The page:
Updated: 8/14/2018

Evaluation, Resuscitation & DCO

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Introduction
  • Trauma is a major public health problem with high disability, death, and societal cost
  • Three peak times of death after trauma
    • 50% within the first minutes of sustaining the injury
      • caused by massive blood loss or neurologic injury
    • 30% within the first few days
      • most commonly from shock, hypoxia, or neurologic injury
    • 20% within days to weeks following injury
      • multi system organ failure and infection are leading causes
  • Golden Hour
    • period of time when life threating and limb threatening injuries should be treated in order to decrease mortality 
    • estimated 60% of preventable deaths can occur during this time ranging from minutes to hours
  • Use of an airbag in a head-on collision significantly decreases the rate of
    • closed head injuries
    • facial fractures
    • thoracoabdominal injuries
    • need for extraction
Evaluation
  • Primary survey
    • treat greatest threats to life first
      • pelvic fractures can be a life threatening intervened on by orthopedic surgeons
    • brief history
    • ABCDE's
      • Airway
        • includes cervical spine control
      • Breathing and ventilation
      • Circulation
        • includes hemorrhage control and resuscitation (below)
        • pregnant women should be placed in the left lateral decubitus position to limit positional hypotension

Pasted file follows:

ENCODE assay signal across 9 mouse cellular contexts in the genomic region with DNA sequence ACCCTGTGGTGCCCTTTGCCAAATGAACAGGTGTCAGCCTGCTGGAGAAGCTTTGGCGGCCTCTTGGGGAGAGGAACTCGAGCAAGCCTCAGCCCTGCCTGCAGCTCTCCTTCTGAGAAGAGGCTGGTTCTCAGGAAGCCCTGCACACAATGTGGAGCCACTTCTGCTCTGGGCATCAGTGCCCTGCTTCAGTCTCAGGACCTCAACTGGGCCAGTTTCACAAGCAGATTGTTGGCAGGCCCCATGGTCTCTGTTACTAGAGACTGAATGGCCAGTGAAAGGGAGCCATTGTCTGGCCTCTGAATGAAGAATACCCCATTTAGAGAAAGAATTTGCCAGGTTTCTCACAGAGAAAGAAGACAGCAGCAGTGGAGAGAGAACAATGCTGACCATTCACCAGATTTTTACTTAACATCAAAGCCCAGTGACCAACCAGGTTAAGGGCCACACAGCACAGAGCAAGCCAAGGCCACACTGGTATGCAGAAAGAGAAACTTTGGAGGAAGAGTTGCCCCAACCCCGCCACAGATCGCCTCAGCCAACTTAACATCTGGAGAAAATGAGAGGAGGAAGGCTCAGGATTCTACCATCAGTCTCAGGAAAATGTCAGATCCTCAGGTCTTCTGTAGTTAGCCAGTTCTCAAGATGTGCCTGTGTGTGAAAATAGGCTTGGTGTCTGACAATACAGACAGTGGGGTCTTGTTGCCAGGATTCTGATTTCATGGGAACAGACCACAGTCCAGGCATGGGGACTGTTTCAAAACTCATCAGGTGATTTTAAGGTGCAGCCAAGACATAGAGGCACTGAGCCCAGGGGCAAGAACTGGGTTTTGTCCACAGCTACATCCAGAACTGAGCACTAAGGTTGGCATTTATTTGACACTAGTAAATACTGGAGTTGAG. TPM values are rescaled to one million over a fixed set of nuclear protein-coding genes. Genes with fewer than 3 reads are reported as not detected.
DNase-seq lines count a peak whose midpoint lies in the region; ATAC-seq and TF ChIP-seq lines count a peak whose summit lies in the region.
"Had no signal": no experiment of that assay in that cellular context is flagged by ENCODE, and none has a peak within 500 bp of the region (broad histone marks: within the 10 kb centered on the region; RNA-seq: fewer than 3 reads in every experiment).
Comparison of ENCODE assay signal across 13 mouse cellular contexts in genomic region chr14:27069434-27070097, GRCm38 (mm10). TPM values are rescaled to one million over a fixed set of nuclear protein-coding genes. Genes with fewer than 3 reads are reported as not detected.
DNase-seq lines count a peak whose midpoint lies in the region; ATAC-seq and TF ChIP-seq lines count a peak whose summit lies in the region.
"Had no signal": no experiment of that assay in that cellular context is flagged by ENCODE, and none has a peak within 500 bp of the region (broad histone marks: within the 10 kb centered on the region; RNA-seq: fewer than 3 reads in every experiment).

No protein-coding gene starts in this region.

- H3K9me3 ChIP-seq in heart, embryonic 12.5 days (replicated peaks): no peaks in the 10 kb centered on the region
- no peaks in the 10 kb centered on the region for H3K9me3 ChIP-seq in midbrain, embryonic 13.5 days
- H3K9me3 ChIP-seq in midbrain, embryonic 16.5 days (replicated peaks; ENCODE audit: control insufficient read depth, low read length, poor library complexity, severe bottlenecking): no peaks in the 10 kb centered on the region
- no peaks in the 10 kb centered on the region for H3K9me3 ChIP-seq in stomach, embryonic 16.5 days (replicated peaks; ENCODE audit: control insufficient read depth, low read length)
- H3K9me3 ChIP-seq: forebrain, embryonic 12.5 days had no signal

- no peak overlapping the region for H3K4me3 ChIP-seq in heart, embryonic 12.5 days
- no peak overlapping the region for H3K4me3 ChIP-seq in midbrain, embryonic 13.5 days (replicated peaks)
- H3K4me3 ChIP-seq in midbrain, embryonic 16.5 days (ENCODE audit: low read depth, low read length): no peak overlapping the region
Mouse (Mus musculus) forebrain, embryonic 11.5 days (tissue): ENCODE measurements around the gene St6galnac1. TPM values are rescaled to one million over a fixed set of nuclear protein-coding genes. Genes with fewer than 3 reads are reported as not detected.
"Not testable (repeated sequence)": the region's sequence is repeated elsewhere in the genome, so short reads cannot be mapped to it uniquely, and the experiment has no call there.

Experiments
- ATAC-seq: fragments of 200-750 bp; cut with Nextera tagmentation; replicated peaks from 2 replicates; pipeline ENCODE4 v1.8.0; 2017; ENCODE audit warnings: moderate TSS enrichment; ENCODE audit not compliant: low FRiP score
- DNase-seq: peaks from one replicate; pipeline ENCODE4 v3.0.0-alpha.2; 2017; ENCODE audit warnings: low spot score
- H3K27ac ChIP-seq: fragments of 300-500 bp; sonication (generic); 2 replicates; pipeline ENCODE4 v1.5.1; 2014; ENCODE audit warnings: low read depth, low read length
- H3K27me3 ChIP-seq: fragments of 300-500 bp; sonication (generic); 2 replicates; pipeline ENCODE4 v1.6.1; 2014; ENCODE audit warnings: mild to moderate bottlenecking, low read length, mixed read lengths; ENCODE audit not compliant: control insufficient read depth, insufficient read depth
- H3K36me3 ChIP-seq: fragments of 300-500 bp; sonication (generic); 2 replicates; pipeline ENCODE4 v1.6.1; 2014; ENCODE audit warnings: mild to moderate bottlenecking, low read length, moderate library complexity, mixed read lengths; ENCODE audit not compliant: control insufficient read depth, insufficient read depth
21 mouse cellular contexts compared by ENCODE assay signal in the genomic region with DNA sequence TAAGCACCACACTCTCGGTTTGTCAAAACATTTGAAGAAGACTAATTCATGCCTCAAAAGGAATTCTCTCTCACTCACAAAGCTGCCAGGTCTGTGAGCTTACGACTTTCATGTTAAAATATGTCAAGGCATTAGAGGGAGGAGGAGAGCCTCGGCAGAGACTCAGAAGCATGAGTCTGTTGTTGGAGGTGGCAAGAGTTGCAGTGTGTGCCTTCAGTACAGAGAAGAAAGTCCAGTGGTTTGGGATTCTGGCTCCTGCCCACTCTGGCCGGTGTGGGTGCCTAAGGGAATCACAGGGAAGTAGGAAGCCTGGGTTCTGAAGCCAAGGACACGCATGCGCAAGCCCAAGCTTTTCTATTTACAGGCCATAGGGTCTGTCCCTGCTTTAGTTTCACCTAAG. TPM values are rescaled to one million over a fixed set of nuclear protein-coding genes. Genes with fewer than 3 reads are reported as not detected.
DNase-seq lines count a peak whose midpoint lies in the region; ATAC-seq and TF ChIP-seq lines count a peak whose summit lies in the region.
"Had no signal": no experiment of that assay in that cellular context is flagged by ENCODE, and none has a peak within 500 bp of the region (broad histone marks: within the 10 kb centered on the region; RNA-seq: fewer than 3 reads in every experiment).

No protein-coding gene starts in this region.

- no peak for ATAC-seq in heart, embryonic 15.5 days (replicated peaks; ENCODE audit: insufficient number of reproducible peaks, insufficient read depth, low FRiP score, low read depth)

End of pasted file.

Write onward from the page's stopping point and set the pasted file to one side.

• Disability
      • Exposure
  • Secondary survey
    • physical examination and updated history
    • obtain indicated imaging studies
  • Tertiary survey
    • repeat physical examination and additional imaging as indicated when mental status has stabilized
    • formal tertiary survey decreases chances of missed orthopedic inury
Hemorrhagic Shock Classification & Fluid Resuscitation

Class
% Blood Loss
HR
BP
Urine
pH
MS
Treatment
I < 15%
(<750ml)
normal normal > 30 mL/hr normal anxious Fluid
II 15% to 30%
(750-1500ml)
> 100 bpm normal 20-30 mL/hr normal confused
irritable
combative
Fluid
III 30% to 40%
(1500-2000ml)
> 120 bpm decreased 5-15 mL/hr decreased lethargic
irritable
Fluid & Blood
IV > 40% (life threatening)
(>2000ml)
> 140 bpm decreased negligible decreased lethargic
coma
Fluid & Blood

  • Introduction
    • average adult (70 kg male) has an estimated 4.7 - 5 L of circulating blood 
    • average child (2-10 years old) has an estimated 75 - 80 ml/kg of circulating blood
  • Methods of Resuscitation
    • fluids
      • crystalloid isotonic solution
    • blood options
      • O negative blood (universal donor)
      • Type specific blood
      • Cross-matched blood
      • transfuse in 1:1:1 ratio (red blood cells: platelets: plasma)
  • Indicators of adequate resuscitation  
    • urine output 0.5-1.0 ml/kg/hr (30 cc/hr)
    • serum lactate levels   
      • most sensitive indicator as to whether some circulatory beds remain inadequately perfused (normal < 2.5 mmol/L) 
    • gastric mucosal ph 
    • base deficit  
      • normal -2 to +2
  • Risk of transfusion
    • risk of viral transmission following allogenic blood transfusion
      • hepatitis B (HBV) has highest risk: 1 in 205,000 donations
      • hepatitis C (HCV): 1 in 1.8 million donations